The Orange and T-Mobile brands will be retained for 3G services.
I’m currently a customer of Orange or T-Mobile. What does the launch of EE mean for me?
There should be no changes to your existing price plan – however you’ll notice the gradual re-branding of your service provider as EE. Orange and T-Mobile customers may see the service provider name on their phone changing to EE over the coming months. Orange and T-Mobile retail stores are also set to be combined under the EE brand name.
T-Mobile customers will see the name of the company collecting their Direct Debit change to ‘EE and T-Mobile’.
I’m switching to EE. Will I be able to keep my existing phone number?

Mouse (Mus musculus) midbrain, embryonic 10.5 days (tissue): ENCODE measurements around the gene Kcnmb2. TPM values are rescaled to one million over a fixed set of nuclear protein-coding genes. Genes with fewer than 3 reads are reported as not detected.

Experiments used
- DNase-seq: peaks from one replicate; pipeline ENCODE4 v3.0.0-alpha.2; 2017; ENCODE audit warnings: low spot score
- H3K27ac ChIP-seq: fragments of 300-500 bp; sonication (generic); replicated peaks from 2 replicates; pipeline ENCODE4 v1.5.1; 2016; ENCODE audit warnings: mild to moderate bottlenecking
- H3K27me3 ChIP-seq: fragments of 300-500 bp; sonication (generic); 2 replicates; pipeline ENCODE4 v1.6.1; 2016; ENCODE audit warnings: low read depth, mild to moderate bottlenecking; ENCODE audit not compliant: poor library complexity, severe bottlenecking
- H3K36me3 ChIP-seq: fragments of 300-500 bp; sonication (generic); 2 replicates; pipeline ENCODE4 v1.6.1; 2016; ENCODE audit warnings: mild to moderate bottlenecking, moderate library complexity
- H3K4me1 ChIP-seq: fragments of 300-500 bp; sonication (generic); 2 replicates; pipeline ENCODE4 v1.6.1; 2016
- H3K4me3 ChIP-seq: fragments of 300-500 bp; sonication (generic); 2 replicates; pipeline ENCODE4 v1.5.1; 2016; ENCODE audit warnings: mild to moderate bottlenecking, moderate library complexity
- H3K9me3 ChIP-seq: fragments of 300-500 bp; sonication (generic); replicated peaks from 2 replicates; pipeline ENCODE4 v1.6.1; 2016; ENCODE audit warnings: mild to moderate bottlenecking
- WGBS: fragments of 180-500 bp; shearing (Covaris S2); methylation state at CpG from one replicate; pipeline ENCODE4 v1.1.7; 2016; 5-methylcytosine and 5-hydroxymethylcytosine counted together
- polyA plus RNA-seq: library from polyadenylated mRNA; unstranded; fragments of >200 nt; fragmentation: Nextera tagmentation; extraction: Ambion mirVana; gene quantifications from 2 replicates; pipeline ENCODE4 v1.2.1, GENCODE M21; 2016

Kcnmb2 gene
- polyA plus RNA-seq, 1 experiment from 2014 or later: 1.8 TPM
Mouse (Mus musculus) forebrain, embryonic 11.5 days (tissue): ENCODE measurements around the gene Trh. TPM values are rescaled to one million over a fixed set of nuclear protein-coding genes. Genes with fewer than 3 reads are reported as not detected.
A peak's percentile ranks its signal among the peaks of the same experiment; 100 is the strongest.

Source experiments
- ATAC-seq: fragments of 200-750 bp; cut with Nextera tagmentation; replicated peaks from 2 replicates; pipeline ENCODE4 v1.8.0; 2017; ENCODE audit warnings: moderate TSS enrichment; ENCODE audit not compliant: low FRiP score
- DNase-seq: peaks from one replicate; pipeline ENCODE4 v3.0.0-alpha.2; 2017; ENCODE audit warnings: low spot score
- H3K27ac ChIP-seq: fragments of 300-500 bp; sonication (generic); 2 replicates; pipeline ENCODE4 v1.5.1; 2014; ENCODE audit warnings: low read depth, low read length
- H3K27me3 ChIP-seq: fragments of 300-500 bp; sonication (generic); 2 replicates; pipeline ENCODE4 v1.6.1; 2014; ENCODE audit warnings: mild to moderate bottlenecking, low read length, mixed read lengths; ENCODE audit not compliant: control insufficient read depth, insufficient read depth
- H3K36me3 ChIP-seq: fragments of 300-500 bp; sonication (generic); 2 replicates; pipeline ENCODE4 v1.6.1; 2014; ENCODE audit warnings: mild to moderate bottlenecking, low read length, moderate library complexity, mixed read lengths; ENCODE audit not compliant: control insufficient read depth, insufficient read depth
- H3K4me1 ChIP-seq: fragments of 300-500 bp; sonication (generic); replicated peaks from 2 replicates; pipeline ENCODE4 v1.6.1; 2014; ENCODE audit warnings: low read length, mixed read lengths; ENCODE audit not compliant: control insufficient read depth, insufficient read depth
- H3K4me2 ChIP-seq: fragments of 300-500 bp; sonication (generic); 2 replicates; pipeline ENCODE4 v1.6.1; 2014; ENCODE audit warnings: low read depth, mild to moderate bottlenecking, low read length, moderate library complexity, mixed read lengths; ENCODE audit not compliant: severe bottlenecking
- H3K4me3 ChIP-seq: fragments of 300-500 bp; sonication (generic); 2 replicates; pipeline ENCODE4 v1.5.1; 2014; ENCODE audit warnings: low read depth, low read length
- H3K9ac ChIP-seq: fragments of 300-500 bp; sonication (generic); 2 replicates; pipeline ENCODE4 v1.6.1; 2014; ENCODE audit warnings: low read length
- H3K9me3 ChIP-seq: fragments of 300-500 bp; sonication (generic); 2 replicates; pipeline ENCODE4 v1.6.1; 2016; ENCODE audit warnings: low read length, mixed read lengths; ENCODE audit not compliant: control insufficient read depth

Yes. Once EE launches, you’ll be able to take your existing phone number with you under the same PAC Code porting process that is used by all mobile network providers in the UK. We’ll update our PAC Code Finder tool with step-by-step instructions on taking your number to EE once they launch.
|4G LTE: Next-Generation Mobile Networks From 2013||Shared 4GEE Plans Reviewed: EE introduces UK’s first Shareable Mobile Plans||EE launches the UK’s first 4G-enabled Pay As You Go Tariff||Orange and T-Mobile begin 3G network sharing|
I'm a freelance writer specialising in mobile technology. I've been blogging at Ken's Tech Tips since 2005 with the aim of demystifying mobile technology for the rest of us.
Before writing about mobile technology, my background was in space & atmospheric physics. I have also worked in software development. Nowadays, I help companies to explain mobile technology to their customers. Please check out my portfolio or get in touch for more information. I'm also on Google+.